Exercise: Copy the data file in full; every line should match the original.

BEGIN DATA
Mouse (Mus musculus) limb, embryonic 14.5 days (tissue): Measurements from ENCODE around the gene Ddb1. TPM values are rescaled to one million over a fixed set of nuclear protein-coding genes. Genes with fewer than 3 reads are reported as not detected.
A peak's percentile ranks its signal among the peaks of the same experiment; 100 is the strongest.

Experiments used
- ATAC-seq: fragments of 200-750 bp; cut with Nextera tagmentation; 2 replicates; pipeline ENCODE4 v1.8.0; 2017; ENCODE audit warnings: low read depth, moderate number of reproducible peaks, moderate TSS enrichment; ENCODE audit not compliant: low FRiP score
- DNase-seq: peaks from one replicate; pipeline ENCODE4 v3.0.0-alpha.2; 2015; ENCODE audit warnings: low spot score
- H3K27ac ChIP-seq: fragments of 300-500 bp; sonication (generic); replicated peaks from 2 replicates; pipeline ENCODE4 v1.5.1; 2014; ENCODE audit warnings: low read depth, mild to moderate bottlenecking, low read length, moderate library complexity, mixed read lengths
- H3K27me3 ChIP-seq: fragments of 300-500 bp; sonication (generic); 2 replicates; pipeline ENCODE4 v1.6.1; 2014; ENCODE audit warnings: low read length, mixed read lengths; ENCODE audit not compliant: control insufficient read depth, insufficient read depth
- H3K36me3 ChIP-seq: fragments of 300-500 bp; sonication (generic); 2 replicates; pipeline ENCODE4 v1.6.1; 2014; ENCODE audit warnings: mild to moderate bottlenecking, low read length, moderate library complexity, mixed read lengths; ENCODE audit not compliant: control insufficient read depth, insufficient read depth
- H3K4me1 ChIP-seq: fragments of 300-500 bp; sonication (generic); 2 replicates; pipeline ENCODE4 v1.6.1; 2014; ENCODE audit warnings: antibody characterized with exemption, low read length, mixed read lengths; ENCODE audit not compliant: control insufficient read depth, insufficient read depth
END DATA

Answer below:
Mouse (Mus musculus) limb, embryonic 14.5 days (tissue): Measurements from ENCODE around the gene Ddb1. TPM values are rescaled to one million over a fixed set of nuclear protein-coding genes. Genes with fewer than 3 reads are reported as not detected.
A peak's percentile ranks its signal among the peaks of the same experiment; 100 is the strongest.

Experiments used
- ATAC-seq: fragments of 200-750 bp; cut with Nextera tagmentation; 2 replicates; pipeline ENCODE4 v1.8.0; 2017; ENCODE audit warnings: low read depth, moderate number of reproducible peaks, moderate TSS enrichment; ENCODE audit not compliant: low FRiP score
- DNase-seq: peaks from one replicate; pipeline ENCODE4 v3.0.0-alpha.2; 2015; ENCODE audit warnings: low spot score
- H3K27ac ChIP-seq: fragments of 300-500 bp; sonication (generic); replicated peaks from 2 replicates; pipeline ENCODE4 v1.5.1; 2014; ENCODE audit warnings: low read depth, mild to moderate bottlenecking, low read length, moderate library complexity, mixed read lengths
- H3K27me3 ChIP-seq: fragments of 300-500 bp; sonication (generic); 2 replicates; pipeline ENCODE4 v1.6.1; 2014; ENCODE audit warnings: low read length, mixed read lengths; ENCODE audit not compliant: control insufficient read depth, insufficient read depth
- H3K36me3 ChIP-seq: fragments of 300-500 bp; sonication (generic); 2 replicates; pipeline ENCODE4 v1.6.1; 2014; ENCODE audit warnings: mild to moderate bottlenecking, low read length, moderate library complexity, mixed read lengths; ENCODE audit not compliant: control insufficient read depth, insufficient read depth
- H3K4me1 ChIP-seq: fragments of 300-500 bp; sonication (generic); 2 replicates; pipeline ENCODE4 v1.6.1; 2014; ENCODE audit warnings: antibody characterized with exemption, low read length, mixed read lengths; ENCODE audit not compliant: control insufficient read depth, insufficient read depth